As Hispanic population explodes, so does Spanish-language TV

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McClatchy-Tribune News Service
Adam Jacobsen on the balcony at his Miami, Florida, apartment. He is an Hispanic media consultant and has a bright outlook on the development and expansion of Hispanic TV across the United States. (Charles Trainor Jr./Miami Herald/MCT)

MIAMI — Their advertising sales may be down nearly $100 million,
but Spanish-language broadcasters say that ringing sound you hear from
their industry isn’t an alarm bell. It’s a wake-up call — and a lot of
companies have already answered.

“This time next year, if you’re not in Hispanic media, you’re going to want badly to get in,” said Don Browne, president of Telemundo. “And those who are already in it are going to feel pretty damn good about it.”

Once a cozy little Monopoly board with all the
hotels stacked on two properties, Univision and Telemundo,
Spanish-language television has turned into a rambunctious free-for-all
with new competitors getting into the game all the time.

The siren song that beckons them: explosive
population growth among U.S. Hispanics, which has already outstripped
every demographic projection of the past decade and is expected to show
an even more breathless pace when results of the 2010 census are in.

Some industry figures think tangible proof could come as soon as June, when the World Cup soccer tournament begins in South Africa. “All the matches are going to be televised in the United States in the afternoon and early evening,” said Jose Cancela, owner of the Hispanic USA marketing firm. “I think the ratings are going to be through the roof.”

Pounded by the same recessionary forces that have
hammered all media the past couple of years, Spanish-language TV
advertising billings dropped nearly 5 percent to $2.1 billion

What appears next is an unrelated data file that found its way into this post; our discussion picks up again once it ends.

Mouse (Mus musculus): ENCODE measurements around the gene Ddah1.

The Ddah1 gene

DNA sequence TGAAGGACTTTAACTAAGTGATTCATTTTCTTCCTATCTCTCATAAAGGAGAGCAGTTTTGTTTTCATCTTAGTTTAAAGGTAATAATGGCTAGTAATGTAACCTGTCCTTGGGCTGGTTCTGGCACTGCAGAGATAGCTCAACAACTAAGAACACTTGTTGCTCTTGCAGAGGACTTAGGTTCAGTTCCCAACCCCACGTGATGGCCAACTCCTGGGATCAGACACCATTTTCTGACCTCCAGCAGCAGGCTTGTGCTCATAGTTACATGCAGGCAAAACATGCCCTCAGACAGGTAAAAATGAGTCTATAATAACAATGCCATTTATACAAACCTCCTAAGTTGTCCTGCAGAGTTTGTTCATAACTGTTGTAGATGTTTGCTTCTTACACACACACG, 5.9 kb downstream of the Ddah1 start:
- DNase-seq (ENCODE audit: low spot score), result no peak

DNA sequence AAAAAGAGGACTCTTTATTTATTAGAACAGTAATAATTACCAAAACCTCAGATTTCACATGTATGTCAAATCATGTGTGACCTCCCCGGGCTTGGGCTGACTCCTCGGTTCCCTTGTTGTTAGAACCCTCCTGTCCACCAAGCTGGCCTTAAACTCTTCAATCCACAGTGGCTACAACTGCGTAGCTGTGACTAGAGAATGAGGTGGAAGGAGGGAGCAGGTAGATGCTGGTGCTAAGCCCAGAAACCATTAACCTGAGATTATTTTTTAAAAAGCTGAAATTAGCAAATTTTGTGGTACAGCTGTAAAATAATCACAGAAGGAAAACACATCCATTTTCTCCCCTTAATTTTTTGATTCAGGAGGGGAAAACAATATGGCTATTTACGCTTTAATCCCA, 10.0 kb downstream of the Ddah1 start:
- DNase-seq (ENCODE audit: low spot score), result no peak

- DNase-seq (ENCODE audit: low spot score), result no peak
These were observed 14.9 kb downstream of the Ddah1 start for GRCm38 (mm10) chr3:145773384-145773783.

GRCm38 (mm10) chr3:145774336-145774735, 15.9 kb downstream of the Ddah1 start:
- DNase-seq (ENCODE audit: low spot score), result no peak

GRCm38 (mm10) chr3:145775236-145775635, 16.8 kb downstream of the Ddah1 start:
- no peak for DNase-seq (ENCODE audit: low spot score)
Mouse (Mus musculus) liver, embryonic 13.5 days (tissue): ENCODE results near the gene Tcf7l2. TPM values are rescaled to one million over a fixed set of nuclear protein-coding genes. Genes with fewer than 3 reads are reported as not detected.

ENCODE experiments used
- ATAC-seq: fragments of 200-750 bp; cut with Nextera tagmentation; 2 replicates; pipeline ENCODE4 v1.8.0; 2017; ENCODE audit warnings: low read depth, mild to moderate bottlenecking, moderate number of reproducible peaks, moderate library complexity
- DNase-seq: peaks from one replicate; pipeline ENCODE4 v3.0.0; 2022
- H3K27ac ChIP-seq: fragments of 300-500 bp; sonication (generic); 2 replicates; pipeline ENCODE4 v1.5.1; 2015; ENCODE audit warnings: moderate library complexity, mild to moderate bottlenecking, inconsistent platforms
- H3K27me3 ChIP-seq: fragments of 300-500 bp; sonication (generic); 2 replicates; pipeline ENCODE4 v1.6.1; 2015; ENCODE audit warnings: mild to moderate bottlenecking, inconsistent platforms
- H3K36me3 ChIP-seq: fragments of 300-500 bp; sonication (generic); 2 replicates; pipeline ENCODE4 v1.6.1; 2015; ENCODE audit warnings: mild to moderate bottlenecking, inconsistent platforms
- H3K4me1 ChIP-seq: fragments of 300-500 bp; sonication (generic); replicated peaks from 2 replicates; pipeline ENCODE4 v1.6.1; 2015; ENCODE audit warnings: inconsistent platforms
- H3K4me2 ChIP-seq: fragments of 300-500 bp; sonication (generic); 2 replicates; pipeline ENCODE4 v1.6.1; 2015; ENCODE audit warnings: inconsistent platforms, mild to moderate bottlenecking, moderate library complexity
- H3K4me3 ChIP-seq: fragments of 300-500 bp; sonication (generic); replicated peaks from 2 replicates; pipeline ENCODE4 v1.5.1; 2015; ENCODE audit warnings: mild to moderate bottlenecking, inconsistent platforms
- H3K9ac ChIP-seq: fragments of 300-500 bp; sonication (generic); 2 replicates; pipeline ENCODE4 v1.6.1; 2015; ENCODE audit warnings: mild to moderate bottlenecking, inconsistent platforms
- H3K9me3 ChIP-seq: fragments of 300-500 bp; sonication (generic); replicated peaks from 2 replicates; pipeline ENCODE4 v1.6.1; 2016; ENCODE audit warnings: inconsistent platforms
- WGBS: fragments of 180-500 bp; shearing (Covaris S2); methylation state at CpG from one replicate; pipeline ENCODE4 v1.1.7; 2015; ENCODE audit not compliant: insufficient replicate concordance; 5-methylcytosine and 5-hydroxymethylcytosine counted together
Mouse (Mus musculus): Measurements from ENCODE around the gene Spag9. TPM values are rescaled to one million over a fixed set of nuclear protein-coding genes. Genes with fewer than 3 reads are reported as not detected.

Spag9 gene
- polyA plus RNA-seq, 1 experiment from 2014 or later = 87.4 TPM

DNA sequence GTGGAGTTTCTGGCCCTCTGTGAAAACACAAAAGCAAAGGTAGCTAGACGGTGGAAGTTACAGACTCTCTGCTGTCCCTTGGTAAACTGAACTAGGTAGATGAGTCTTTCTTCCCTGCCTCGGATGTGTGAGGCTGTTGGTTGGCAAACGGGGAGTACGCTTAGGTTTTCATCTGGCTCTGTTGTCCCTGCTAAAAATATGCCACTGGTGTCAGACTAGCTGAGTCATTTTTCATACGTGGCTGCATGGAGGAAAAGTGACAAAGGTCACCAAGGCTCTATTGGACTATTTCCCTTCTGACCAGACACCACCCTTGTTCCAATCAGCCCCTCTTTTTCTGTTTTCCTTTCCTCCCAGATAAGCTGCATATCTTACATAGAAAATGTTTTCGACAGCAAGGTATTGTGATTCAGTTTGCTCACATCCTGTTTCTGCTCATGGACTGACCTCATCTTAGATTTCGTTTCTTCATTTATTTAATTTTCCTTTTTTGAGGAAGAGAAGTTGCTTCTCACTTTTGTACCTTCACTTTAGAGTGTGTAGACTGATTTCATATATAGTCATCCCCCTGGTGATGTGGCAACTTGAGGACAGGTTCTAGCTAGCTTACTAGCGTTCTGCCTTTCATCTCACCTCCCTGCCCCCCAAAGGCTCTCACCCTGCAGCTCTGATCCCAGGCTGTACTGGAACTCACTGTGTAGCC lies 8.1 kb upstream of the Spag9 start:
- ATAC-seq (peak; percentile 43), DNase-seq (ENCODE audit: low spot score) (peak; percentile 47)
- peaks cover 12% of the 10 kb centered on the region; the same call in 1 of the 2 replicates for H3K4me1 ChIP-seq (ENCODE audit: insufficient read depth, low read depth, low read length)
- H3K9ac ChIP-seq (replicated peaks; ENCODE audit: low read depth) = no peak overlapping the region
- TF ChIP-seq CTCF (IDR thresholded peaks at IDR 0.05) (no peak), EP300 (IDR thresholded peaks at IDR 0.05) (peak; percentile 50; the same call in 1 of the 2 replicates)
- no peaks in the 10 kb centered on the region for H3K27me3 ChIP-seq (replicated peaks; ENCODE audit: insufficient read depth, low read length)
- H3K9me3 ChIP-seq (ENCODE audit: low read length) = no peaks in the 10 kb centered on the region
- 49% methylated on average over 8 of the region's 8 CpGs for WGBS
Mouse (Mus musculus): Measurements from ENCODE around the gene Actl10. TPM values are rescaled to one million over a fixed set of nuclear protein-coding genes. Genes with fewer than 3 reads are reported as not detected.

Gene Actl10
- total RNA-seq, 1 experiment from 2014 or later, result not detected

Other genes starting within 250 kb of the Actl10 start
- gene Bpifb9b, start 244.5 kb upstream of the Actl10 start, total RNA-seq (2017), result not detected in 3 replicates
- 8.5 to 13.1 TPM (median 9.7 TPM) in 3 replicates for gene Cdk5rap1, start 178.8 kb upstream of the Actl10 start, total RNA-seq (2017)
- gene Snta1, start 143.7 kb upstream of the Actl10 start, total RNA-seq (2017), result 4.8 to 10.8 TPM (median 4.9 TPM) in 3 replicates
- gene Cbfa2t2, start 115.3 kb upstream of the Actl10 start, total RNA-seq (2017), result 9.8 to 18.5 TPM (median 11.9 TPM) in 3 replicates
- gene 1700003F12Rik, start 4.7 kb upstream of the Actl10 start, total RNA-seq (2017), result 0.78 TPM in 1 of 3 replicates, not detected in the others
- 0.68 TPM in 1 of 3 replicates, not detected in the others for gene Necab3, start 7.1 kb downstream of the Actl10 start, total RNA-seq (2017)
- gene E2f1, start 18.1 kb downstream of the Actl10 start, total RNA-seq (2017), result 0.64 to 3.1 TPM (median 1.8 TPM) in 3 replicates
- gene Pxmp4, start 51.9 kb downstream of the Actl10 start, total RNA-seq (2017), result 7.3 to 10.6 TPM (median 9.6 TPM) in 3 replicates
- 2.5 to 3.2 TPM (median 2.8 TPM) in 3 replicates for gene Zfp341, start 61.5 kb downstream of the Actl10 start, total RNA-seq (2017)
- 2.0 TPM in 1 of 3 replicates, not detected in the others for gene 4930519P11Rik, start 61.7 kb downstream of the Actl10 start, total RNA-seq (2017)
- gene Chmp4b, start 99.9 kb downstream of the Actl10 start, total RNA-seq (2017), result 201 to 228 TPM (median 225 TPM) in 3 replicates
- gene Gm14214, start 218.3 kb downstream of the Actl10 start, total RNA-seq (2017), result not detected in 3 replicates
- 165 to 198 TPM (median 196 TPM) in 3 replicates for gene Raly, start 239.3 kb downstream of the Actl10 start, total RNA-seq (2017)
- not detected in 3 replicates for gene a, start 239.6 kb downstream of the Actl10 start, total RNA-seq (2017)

during the last three months of 2009. Nonetheless, the growing U.S.
Spanish-language market, coupled with technological changes connected
to last year’s nationwide switchover to digital TV signals, has new
players swarming into the industry to challenge Univision and Telemundo.

Miami’s
Spanish Broadcasting System, a radio company that first dipped a toe
into television five years ago with the purchase of a scrawny Key West
UHF station, is now a full-fledged network with 11 affiliates around
the country and a channel on the Spanish-language DirecTV Mas satellite
service. It reaches 30 percent of U.S. Hispanic households and aims to
double that by the end of the year.

—Estrella TV, launched by veteran Spanish-language California radio company Liberman Broadcasting last year, has already acquired 28 affiliates reaching 73 percent of the Hispanic market. Earlier this month, Nielsen Media Research began listing Estrella in its national ratings alongside Univision and Telemundo.

Azteca America (owned by Mexico’s No. 2 network TV Azteca), founded in 2001 as a West Coast
regional network, has steadily expanded its reach and now has 67
affiliates that reach 89 percent of the Hispanic audience across the
country.

—LATV, launched in Los Angeles nine years ago, programs its 32 affiliates with mostly sports and music shows aimed at a youthful audience.

America TeVe, which operates only three stations, hasn’t made much of a footprint nationally. But its aggressive programming of Miami’s WJAN-41,
with live shows aimed specifically at Cuban-Americans rather than the
general Latino audience targeted by the big Spanish-language networks,
had a noticeable impact on local Nielsens.